But why is this not discussed more often? Could it be that it seems rather uninteresting to us when compared to the thought of having an extraordinary spiritual experience? Perhaps, but isn't the pleasure of great music, beautiful art, and a well-written movie an extraordinary spiritual experience? Some would say yes, but only if the music, art, and movie is explicitly Christian. But this view hinders us from viewing all of life as sacred, and thus makes Jesus mistaken when He said that even the rocks will cry out in praise to God.
God loves creativity, and will express it through anyone He chooses.
At a little pottery studio in Baltimore, my youngest daughter painted a ceramic cat purple and pink. As her tongue crept out of the right side of her mouth, she focused on the joy of creating. It was then that I understood why Jesus told us to become like little children: For Annie, it was not about staying within the lines or getting recognized for her abilities. It was simply about the joy of painting.
Annie just may understand the Gospel better than I do.
You see, the Scripture says "Where the Spirit of the Lord is, there is freedom". Freedom to create, freedom to fail, and freedom to enjoy all things beautiful. It also teaches that the primary job of the Holy Spirit is not to draw attention to ourselves or even to the Holy Spirit, but to point people to Jesus-- that they would gaze upon His beauty.
In what ways do you see the Spirit's evidence around you?
Thursday, March 19, 2009
Hi friends. Yes, I realize I have been in a bit of a blog lull lately! Sorry about this. I've been a bit busy with other ministerial duties lately, but I promise there will be more posts VERY soon. Stay tuned.
I greatly appreciate all of your inquiries and comments.
Thursday, March 12, 2009
Shelley and I love 80's music.
Last night we cuddled in bed and watched VH1's "100 Greatest Songs of the 80's". What an experience! We laughed at the hairstyles of The Cure, while remembering how it felt to be in junior high dancing to their hit "Just Like Heaven". We sang along with Bon Jovi's "Livin' on a Prayer", while chuckling at the fact that I still listen to them. And of course we immediately remembered Jenny's phone number as soon as the show's narrator mentioned Tommy Tutone-- 867-5309.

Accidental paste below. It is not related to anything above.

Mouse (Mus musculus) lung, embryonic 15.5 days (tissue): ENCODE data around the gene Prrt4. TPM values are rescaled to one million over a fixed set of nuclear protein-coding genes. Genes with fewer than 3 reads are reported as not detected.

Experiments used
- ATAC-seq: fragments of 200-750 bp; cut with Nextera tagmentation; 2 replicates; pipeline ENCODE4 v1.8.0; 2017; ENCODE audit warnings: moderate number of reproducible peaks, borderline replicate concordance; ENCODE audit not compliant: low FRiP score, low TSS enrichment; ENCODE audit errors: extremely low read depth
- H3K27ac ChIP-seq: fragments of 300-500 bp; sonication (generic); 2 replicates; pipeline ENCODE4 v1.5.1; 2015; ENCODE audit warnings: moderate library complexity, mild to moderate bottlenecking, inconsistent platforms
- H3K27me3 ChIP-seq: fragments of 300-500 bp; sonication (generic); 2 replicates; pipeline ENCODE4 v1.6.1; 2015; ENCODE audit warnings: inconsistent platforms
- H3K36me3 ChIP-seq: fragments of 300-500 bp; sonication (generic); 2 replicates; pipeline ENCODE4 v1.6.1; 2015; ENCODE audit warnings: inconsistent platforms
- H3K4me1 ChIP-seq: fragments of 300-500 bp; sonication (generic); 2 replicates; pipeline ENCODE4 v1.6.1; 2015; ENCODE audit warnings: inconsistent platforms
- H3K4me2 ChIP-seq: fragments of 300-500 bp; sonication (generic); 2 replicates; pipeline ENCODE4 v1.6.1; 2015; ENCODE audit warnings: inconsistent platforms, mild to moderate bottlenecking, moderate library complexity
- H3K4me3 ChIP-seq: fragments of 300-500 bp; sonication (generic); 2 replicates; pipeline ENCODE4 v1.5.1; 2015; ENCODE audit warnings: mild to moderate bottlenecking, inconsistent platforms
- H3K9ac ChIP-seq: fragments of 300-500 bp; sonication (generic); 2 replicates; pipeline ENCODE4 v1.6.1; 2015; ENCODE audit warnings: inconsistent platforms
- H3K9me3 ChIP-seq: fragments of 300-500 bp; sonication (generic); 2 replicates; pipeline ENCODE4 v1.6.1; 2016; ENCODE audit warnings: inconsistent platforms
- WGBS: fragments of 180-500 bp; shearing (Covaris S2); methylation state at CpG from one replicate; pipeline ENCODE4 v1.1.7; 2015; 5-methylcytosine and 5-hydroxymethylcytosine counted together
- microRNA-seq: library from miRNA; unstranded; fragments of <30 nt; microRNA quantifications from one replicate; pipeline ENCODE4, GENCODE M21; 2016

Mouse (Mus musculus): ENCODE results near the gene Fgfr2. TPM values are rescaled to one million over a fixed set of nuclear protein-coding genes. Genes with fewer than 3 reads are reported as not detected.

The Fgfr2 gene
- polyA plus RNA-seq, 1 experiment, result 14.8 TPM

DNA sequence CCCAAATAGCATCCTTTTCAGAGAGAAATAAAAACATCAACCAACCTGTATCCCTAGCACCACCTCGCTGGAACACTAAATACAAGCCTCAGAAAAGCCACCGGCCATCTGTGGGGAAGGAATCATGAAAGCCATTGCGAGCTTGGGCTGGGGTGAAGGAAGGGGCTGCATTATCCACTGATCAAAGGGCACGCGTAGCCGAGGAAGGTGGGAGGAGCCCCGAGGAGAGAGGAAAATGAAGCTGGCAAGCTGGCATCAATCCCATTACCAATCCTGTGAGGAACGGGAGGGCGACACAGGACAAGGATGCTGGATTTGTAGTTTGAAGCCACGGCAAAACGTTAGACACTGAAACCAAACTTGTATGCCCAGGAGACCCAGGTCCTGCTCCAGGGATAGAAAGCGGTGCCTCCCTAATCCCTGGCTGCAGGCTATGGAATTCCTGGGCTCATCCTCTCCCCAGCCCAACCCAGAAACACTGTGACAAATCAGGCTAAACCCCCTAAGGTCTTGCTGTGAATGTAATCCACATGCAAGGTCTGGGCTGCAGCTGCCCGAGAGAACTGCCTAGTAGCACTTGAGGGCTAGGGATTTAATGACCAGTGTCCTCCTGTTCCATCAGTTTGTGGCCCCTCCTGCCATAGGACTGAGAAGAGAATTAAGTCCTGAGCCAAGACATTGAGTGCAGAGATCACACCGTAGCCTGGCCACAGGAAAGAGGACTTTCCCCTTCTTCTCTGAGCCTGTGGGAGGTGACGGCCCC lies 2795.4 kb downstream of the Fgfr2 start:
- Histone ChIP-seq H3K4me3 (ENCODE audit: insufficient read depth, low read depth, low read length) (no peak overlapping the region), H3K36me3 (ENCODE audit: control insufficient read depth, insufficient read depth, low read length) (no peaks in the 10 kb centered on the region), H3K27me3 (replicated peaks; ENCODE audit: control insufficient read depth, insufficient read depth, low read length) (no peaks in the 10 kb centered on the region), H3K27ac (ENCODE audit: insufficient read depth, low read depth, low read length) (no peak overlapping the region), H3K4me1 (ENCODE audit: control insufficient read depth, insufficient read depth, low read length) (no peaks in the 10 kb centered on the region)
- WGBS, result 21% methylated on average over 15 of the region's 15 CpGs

But near the end of the show we experienced what I can only call a moment of grace. Cyndi Lauper's hit "Time After Time" was highlighted. I've never really considered myself a Cyndi Lauper fan, but the beauty of that song is beyond words. Co-written and sung with Rob Hyman, the lyrics, the melody, and the passion with which it is performed remind us that songs like this are in existence so that all who hear it will simply enjoy it and experience a moment of grace.
If you're lost, you can look-- and you will find me
time after time.
If you fall, I will catch you-- I'll be waiting
time after time.
Moments of grace, time after time.
Tuesday, February 24, 2009
Last Tuesday morning during breakfast, the 1989 Bon Jovi hit "I'll Be There For You" came through the speakers of the kitchen radio we sometimes turn on for background mood music while we eat. Shelley and I smiled at each other. We then set down our coffee mugs, got up from the table, embraced in a hug, and began to slow dance. This was a moment of grace.
The next afternoon I was downstairs in my study when our two-and-a-half year old Annie quietly knocked on the door, poked her head in and asked, "Daddy, can you hold my hand and help me walk on the balance beam?" This also was a moment of grace.
On Saturday I had to attend a meeting all day, and just before I left, our six-year-old Carly kissed me and gave me a post-it note on which she had written: "I love you. Try not to miss us today." Another moment of grace.
On Sunday morning I served bread and wine to the many in my church who came forward to receive it. As I looked into the eyes of each individual and said "The Body of Christ given for you," I was overcome with the reality of how lavishly these amazing people have loved me, and how deeply I have fallen in love with them-- Christ's Body, His Bride. A moment of grace.